THE DEEP DIVE 14TH EDITION
We’re discussing the end of Kenya’s curfew restrictions, first-time voters and fact-checking parody accounts
October 20th is, at least by official accounts, supposed to be a momentous occasion, where Kenyan heroines and heroes are celebrated by their countrymen and women, and honoured by their government. This year’s Mashujaa Day celebrations went by the formbook in this respect. Hundreds of Kenyans received national honours, as President Uhuru Kenyatta gave what was his final Mashujaa day speech as President of Kenya. Celebrations were most fervent after his announcement of the lifting of nationwide curfew restrictions that have been in place since March 27th, 2020. The news was well-received by millions of Kenyans who have endured a punishing year, made even more difficult by curfew restrictions. This Thursday, October 28th, we’ll be discussing the impact of the curfew on Kenyans, as they look forward to building some positive momentum towards the end of 2021.
In our continuing election series, #Disclosure, freeelance journalist and writer Samira Sawlani reflects on her first experience of electoral politics from a continent away, and asks a question at the core of any election; what are we really voting for when we cast our ballots?
One more thing…
Thank you for sharing your feedback about our newsletter and other products. We heard you! A majority of you have asked that we host our “Join The Newsroom” Twitter space conversation twice a month as opposed to once every month. So beginning this Thursday, you’ll be hearing from us every two weeks!
The Wasp in the Mind: The Mental Health of a Police Task Force
Part of what we do at Africa Uncensored is training & mentoring the next generation of investigative journalists. Here's a story from Calvin Magawe from our most recent Investigate 101 cohort, exploring the mental health problems faced by officers in Kenya’s Police service
Principles Over Personalities: What determines how or even if we vote?
Kenya is on the cusp of a most consequential election, one in which over 65% of the electorate will be 35 years of age and below. A significant portion of these Kenyans will be voting for the first time. So what should one look out for when casting their first vote? Freelance journalist Samira Sawlani looks (not too far) back to her first vivid political experience and asks the question, is it principles over personalities? Read Samira's article here!
Join the Newsroom| Edition Seven
We invite you to join our newsroom space this Thursday, October 28th. We’ll be discussing the impact of the curfew on Kenyans, as they look forward to building some positive momentum towards the end of 2021. Here are some of the things to think about as we prepare for the discussion: Why it took so long? Were Kenya’s curfew restrictions legally enforced? Why so many unnecessary deaths related to curfew enforcement? Is Kenya out of the woods?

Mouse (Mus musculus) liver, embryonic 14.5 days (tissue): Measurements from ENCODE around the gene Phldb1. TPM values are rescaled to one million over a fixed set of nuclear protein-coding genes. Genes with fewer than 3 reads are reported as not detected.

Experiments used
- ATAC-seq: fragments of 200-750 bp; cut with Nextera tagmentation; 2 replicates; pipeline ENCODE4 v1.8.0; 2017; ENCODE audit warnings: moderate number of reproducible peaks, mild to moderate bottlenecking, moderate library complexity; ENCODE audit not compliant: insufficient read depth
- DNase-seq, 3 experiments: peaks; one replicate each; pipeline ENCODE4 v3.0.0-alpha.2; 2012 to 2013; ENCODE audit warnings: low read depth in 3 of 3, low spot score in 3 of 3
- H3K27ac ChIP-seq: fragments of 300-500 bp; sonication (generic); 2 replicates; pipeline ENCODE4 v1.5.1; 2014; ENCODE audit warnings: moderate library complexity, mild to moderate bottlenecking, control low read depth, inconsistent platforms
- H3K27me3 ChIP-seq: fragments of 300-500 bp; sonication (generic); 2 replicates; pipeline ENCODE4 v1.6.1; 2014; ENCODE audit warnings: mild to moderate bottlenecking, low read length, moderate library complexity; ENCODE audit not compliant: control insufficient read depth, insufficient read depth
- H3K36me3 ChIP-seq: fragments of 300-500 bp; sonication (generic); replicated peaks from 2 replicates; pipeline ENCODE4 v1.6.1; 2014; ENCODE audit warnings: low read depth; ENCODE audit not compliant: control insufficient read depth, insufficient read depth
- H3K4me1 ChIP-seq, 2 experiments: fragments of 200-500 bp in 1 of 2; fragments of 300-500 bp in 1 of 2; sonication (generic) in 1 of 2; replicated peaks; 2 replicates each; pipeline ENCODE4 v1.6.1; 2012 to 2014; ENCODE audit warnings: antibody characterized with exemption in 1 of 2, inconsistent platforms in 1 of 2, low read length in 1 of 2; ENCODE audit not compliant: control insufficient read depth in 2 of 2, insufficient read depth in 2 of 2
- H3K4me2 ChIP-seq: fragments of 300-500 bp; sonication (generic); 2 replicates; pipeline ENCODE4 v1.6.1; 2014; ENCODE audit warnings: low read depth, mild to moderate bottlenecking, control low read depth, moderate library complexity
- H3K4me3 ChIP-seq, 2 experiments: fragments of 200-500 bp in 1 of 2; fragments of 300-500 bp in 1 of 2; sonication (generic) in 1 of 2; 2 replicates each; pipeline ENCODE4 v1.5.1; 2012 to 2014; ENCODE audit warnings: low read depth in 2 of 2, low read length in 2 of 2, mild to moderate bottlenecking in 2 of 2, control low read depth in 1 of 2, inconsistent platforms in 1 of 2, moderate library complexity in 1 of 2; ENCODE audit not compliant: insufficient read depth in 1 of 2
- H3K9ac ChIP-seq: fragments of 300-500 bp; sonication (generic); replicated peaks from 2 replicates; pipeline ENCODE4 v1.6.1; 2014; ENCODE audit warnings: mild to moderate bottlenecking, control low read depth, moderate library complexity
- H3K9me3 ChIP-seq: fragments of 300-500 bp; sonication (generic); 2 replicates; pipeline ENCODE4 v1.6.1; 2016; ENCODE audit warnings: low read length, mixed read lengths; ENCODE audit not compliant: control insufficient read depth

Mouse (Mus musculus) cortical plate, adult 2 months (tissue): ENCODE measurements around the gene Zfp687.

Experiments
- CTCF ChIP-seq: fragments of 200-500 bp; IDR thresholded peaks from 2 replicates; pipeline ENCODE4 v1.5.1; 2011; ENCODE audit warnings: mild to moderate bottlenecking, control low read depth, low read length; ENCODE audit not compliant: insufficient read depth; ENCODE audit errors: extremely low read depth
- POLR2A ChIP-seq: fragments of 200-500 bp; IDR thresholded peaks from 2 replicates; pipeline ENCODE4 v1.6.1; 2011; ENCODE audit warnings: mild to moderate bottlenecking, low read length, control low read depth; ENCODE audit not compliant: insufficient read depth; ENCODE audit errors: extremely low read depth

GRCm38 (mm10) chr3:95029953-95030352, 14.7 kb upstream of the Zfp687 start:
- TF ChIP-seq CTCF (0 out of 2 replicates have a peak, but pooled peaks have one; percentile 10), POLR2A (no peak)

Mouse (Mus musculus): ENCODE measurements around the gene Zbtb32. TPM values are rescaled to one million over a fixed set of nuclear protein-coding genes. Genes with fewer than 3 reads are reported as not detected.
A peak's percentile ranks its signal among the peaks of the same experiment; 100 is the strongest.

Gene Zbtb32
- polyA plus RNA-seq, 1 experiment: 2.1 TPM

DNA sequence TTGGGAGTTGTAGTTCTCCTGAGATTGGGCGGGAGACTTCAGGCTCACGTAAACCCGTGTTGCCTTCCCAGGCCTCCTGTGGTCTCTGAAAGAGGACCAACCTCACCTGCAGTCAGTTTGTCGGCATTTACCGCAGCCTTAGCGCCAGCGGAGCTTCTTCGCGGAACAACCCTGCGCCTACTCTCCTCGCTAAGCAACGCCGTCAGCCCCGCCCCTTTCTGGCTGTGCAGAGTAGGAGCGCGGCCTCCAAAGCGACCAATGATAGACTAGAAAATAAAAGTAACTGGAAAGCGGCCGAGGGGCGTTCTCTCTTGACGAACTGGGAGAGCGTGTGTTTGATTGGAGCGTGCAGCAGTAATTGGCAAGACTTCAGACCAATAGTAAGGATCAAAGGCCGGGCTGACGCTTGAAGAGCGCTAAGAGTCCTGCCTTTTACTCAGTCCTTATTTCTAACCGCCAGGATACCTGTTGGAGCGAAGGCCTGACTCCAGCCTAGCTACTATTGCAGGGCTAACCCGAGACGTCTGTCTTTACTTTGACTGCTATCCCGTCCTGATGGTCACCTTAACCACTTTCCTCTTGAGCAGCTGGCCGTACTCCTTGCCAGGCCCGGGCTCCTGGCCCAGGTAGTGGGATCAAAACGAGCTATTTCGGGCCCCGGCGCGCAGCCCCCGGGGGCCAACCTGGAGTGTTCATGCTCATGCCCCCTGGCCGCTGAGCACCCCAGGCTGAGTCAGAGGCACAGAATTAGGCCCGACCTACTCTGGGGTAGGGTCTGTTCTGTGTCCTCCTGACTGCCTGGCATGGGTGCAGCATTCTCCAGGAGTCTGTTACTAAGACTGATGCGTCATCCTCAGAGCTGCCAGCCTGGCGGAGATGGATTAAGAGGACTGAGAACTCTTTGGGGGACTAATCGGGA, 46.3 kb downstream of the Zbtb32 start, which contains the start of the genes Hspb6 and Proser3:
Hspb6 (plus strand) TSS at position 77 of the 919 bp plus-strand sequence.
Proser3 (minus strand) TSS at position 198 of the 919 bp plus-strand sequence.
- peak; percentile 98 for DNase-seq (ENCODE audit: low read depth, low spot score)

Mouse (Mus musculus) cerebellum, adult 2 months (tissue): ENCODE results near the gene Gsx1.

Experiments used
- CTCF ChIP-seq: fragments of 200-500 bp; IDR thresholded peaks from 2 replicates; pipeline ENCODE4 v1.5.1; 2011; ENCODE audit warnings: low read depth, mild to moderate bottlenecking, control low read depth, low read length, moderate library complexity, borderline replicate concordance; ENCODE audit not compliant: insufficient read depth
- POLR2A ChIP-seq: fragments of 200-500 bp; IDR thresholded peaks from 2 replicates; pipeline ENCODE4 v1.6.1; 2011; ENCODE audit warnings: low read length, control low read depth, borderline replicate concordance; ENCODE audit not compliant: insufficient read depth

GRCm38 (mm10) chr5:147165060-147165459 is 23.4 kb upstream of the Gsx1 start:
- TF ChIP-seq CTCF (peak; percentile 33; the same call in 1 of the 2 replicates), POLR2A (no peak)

Looking forward to hearing your thoughts!
The Invisible line
When Kenya’s now rescinded daily curfew was enforced beginning March 27th 2020, Kenyans witnessed police brutality at unprecedented levels. The curfew may have been targeted at saving lives but from the start, its enforcement exposed a far more stubborn problem in Kenya - police brutality.
This problem also presents a class divide that Kenyans know exists, but don't often speak about. There is a thread that joins these deaths and the violence that swept ashore with COVID-19 stretching back to before Kenya's independence. In this edition, we revisit The Invisible Line documentary that sought to uncover the extent of police brutality in Kenya and the stories of the victims affected.
Parody and satire become a slippery slope in an era rife with misinformation, inadvertently spreading fake news.
In contrast to disinformation, which is sharing false information particularly purposed to cause harm, misinformation is bred in oblivion. It is by definition, false information shared without intending to cause harm. This can entail parody, which fact-checkers found is not always consumed just for laughs. This is especially when information is lifted from parody websites or accounts, and republished on other platforms that conveniently leave out the source of their information.
For instance, Piga Firimbi debunked a claim that the Central Bank of Kenya announced it would be adopting Bitcoin as a reserve currency here. The claim that was initially published on the Posta Mate website which identifies as ‘The home of satire and sarcasm’ was republished by numerous crypto-related websites, some run all the way in Nigeria. The republications, of course, posed as independent sources, with a very exclusive scoop.
Recently, a parody Twitter account which rightfully denounced itself on its bio published the claim that Former Machakos First Lady Lillian Nga'ng'a would apparently be vying for the Nairobi Women Representative seat. This was fact-checked here. With the intention to quip its audience, this information was nonetheless published independently as news.
Editorial Director: John-Allan Namu
Assignment Editor: Sam Munia
Social Media Manager: Cecilia Ashioya
Contributors: Samira Sawlani, Linda Ngari and Kevin Mbugua
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